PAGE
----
Sebastian, backed against a metal door in a crowded New York City subway car, felt his heart begin to race. As feelings of fear intensified he did what anyone would do in danger: at the next stop, he rushed from the train and ran home. Sebastian was not in danger, however. He was dealing with a panic attack and Post-Traumatic Stress Disorder (PTSD). Sebastian had served in the US military and saw combat. When he returned to the safety of his home, Sebastian was still struggling. Sebastian Junger told his story to Vanity Fair because he wanted others to know that it is okay to reach out for help. PTSD is a difficult mental health disorder, but it has treatments. Sebastian reached out for help. He worked with a therapist and received treatment for his PTSD.
“Trauma is hell on earth. Trauma resolved is a gift from the gods.”
― Peter A. Levine
For some people, PTSD develops soon after a trauma. For others, it does not start for months or years after the danger and trauma have passed. Whenever or however it shows itself, it is important for those who suffer to know that it is okay to speak openly about what they have experienced. It is possible to resolve the difficult symptoms of PTSD, and often, a skilled therapist can guide that process.
Thriveworks Knoxville offers PTSD therapy. We have worked with many people who have survived traumatic events and who are ready to heal and move forward with their lives.
Risk Factors for PTSD
Some people develop PTSD while others do not, and mental health professionals are still looking for answers as to why. There are a few things therapists know. First, PTSD has nothing to do with being strong. Second, there are known factors that raise an individual’s risk for developing PTSD. Those risk factors include…
- Experiencing an acute or long-lasting trauma.
- How a person’s brain functions—regulating and releasing the hormones that allow them to respond to stress and danger.
- Family history: genetics and history of mental health disorders (especially anxiety and depression).
- The intensity and kind of trauma that was experienced.
- Other times of trauma in an individual’s life, especially childhood abuse.
- Being in a job that has an increased risk of trauma, for example, military personnel, ER doctors, first responders, et cetera.
- A history of addiction or substance abuse.
- Inadequate social-emotional support systems, and lack of support from friends and family members.
There are a number of traumatic experiences that can turn into PTSD. No list could contain them all, but a few examples include combat exposure, physical assault, receiving a threat, being bullied, sexual violence, child abuse (emotional, physical, or sexual), being diagnosed with a terminal illness, living through an accident (fire, car wreck, and more).
PTSD Signs and Symptoms
PTSD’s signs can be organized into four separate groups:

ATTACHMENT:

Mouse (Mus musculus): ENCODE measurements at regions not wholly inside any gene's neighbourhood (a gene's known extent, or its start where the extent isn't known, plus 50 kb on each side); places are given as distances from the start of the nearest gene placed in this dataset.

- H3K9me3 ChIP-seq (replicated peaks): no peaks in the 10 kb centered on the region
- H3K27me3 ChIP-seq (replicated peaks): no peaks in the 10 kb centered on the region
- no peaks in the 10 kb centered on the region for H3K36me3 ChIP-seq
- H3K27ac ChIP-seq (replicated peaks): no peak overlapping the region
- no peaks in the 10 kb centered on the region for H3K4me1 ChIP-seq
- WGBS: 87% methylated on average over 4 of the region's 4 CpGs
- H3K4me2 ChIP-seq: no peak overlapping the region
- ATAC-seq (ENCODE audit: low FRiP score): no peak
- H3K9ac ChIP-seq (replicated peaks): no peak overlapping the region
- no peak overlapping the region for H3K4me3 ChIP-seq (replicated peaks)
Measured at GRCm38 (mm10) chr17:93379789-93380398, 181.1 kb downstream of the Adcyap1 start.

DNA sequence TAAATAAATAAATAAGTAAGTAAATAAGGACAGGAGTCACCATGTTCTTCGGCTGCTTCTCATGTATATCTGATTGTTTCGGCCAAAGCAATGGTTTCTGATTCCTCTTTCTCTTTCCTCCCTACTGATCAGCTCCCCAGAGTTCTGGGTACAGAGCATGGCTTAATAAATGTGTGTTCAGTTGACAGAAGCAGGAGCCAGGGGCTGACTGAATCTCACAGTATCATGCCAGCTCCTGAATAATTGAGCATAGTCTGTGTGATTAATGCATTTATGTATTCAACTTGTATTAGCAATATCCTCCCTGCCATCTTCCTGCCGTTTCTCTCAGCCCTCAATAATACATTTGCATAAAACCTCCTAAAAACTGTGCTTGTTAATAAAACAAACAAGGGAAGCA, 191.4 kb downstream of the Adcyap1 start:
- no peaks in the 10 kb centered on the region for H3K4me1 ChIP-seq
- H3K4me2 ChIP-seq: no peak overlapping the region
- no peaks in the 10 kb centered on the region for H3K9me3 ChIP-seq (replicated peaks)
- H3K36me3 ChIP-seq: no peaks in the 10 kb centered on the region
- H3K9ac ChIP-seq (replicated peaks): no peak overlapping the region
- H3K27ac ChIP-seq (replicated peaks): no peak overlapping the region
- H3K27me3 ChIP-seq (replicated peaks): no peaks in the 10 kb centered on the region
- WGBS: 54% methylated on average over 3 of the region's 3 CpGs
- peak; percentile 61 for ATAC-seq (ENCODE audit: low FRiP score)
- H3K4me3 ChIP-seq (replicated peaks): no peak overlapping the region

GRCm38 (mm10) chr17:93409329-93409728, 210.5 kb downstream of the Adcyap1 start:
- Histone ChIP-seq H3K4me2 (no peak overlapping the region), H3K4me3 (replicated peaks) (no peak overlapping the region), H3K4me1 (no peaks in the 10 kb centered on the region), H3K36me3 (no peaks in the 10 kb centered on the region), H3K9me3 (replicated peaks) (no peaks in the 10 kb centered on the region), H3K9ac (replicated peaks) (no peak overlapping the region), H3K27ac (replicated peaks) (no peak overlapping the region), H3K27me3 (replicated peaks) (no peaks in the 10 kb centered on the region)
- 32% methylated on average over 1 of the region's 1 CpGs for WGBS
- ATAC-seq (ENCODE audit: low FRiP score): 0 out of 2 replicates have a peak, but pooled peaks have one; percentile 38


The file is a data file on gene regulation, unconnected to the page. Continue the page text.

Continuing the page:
Re-experiencing the Trauma
Some people relive the event, over and over again. People can have these re-experiences at any moment, and they often arouse feelings and images of the event—the panic, horror, and fear can easily come flooding back. For example, PTSD can cause people to…
- Live with regular nightmares and night terrors that feel real.
- Have flashbacks and intrusive memories, feeling as if they are truly in the event.
- Develop triggers—smells, sights, and sounds that can bring the event back to the forefront of their experience.
PTSD can also look like avoidance. People may rearrange their whole lives to avoid anything associated with the trauma. Unfortunately, when this occurs, people may also be cutting out positive and beneficial experiences as well. For instance, in order to avoid any reminder of the trauma, people may…
- Keeping clear of crowds or when in a crowd, never allowing oneself to feel trapped.
- Refusing to drive or ride in a car (especially if the trauma involved transportation like an auto accident).
- Avoiding TV shows, the news, movies, and more.
- Keeping away from anything remotely associated with the event.
Negative Impact on One’s Feeling and Beliefs
Trauma can change how people view themselves, the world, and the event. People who have lived through trauma may come to believe…
- That every relationship is not safe, and all people are untrustworthy.
- That they cannot or should not speak openly about the trauma.
- That the world is always dangerous.
Trauma can leave people alert to every potential danger that may or may not be lurking. Often, people are irritable, nervous, or angry after living through trauma. They may also…
- Experience trouble sleeping.
- Experience trouble concentrating.
- Startle at loud noises or surprises.
- Feel trapped or confined.
Scheduling an Appointment for PTSD at Thriveworks Knoxville
While reading about PTSD, did you recognize anything? If so, think about seeking help. Thriveworks Knoxville offers treatment for PTSD, and we have appointments available. When you call our office, a scheduling specialist will answer—we do not have a voicemail. New clients often have their first appointment the day following their first call. We also offer evening and weekend sessions, but we do not keep a waitlist. We accept many different insurance plans. Let’s work together. Call today.